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Plasma-based treatment goes viral
Date:12/5/2011

Life-threatening viruses such as HIV, SARS, hepatitis and influenza, could soon be combatted in an unusual manner as researchers have demonstrated the effectiveness of plasma for inactivating and preventing the replication of adenoviruses.

When exposed to plasma the fourth state of matter in addition to solids, liquids and gases for a period of just 240 seconds, it was found that only one in a million viruses could still replicate practically all were inactivated.

The study, published in IOP Publishing's Journal of Physics D: Applied Physics, is one of the first to concentrate specifically on viruses and builds on research that has already shown the usefulness of plasma in eradicating bacteria from skin (http://www.iop.org/news/09/november/page_42357.html) and sterilising water (http://www.iop.org/news/11/nov/page_52641.html).

Within a hospital environment, a plasma generating device could realistically rid hands of potentially lethal viruses that relay on a host organism to replicate and spread. In the long-term, plasma could be inhaled directly to treat viruses in the lungs, or applied to blood outside of the body to remove any viruses before transfusion.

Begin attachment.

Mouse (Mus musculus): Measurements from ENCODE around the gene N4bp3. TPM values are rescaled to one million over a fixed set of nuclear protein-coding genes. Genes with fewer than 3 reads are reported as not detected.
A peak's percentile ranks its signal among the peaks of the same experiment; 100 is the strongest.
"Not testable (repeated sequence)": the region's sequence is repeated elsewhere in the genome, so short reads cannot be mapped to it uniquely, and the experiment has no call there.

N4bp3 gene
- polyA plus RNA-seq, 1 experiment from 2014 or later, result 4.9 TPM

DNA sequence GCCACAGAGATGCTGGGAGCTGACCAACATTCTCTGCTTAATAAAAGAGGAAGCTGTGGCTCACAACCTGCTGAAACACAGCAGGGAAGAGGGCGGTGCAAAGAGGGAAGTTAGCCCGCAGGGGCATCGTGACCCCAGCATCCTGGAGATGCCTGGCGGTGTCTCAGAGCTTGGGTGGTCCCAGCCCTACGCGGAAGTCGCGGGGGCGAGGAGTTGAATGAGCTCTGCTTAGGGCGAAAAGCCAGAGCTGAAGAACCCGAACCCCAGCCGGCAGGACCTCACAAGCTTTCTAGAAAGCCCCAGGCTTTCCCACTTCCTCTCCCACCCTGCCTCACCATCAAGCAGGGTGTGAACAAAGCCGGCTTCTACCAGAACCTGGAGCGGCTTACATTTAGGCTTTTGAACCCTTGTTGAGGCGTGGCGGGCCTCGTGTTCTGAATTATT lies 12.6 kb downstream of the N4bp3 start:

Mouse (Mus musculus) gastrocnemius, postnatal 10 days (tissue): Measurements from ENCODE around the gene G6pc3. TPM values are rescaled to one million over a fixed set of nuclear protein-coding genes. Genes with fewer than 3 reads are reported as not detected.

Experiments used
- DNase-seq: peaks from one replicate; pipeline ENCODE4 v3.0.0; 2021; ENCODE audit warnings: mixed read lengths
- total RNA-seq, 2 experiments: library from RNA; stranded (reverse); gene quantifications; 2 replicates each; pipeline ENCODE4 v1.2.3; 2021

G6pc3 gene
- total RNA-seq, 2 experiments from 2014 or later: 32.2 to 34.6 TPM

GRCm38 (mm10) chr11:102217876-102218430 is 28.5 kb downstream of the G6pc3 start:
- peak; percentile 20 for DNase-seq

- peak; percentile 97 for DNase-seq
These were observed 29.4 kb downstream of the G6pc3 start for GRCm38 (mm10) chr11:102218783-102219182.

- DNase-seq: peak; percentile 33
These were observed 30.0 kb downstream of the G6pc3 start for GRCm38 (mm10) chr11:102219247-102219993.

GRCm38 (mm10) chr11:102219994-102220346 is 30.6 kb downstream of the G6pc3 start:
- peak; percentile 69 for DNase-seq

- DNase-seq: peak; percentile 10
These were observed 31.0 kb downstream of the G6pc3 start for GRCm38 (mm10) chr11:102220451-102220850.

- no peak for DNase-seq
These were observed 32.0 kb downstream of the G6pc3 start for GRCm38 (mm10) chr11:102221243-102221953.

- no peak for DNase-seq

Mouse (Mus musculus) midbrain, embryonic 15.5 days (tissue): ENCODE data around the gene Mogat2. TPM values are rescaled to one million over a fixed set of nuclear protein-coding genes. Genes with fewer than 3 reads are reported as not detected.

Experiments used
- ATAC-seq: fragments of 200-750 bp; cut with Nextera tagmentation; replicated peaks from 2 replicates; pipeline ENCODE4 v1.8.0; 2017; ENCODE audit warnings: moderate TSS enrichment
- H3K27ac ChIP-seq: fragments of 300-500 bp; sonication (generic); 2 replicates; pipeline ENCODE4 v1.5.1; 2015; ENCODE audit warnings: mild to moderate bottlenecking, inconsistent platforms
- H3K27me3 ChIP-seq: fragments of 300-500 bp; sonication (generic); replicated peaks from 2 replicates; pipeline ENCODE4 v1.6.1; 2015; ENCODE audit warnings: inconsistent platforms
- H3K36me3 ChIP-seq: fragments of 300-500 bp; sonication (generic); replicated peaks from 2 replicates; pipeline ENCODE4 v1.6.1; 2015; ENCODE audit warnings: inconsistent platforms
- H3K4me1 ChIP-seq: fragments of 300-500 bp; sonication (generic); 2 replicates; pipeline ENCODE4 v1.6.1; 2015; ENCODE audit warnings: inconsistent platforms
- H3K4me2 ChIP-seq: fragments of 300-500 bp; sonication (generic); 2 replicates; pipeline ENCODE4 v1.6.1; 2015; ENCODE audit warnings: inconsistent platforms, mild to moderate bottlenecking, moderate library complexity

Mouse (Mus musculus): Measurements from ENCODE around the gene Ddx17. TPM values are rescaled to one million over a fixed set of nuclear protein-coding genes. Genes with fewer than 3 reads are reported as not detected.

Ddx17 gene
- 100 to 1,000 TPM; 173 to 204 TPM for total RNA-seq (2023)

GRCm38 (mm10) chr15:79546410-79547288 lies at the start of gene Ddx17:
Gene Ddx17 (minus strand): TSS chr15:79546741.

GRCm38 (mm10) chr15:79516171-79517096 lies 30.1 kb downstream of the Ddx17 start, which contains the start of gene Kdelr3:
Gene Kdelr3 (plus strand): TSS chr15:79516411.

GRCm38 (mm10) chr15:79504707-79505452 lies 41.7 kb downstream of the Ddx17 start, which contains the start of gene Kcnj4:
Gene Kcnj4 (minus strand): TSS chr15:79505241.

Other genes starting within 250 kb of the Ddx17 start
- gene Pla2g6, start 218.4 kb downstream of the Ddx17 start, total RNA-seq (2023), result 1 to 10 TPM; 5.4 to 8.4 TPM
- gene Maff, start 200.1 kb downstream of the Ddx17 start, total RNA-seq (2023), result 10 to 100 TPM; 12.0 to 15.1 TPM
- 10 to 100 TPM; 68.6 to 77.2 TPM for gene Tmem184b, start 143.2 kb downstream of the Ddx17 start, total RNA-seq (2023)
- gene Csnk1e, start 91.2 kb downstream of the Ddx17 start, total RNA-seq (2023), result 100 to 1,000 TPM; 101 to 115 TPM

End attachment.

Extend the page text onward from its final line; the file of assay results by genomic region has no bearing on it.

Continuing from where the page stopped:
The researchers, from the Max-Planck Institut fr extraterrestrische Physik and Technische Universitt Mnchen, specifically chose adenoviruses to examine as they are one of the most difficult viruses to inactivate. Illnesses resulting from this specific virus, for example, can only be managed by treating symptoms and complications of the infection, rather than targeting the actual virus itself.

Adenoviruses predominantly cause respiratory illnesses such as pneumonia and bronchitis and are hard to inactivate as the whole virus is encased in a protein layer, helping it to remain physically stable and tolerate moderate increases in
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Contact: Michael Bishop
michael.bishop@iop.org
01-179-301-032
Institute of Physics
Source:Eurekalert

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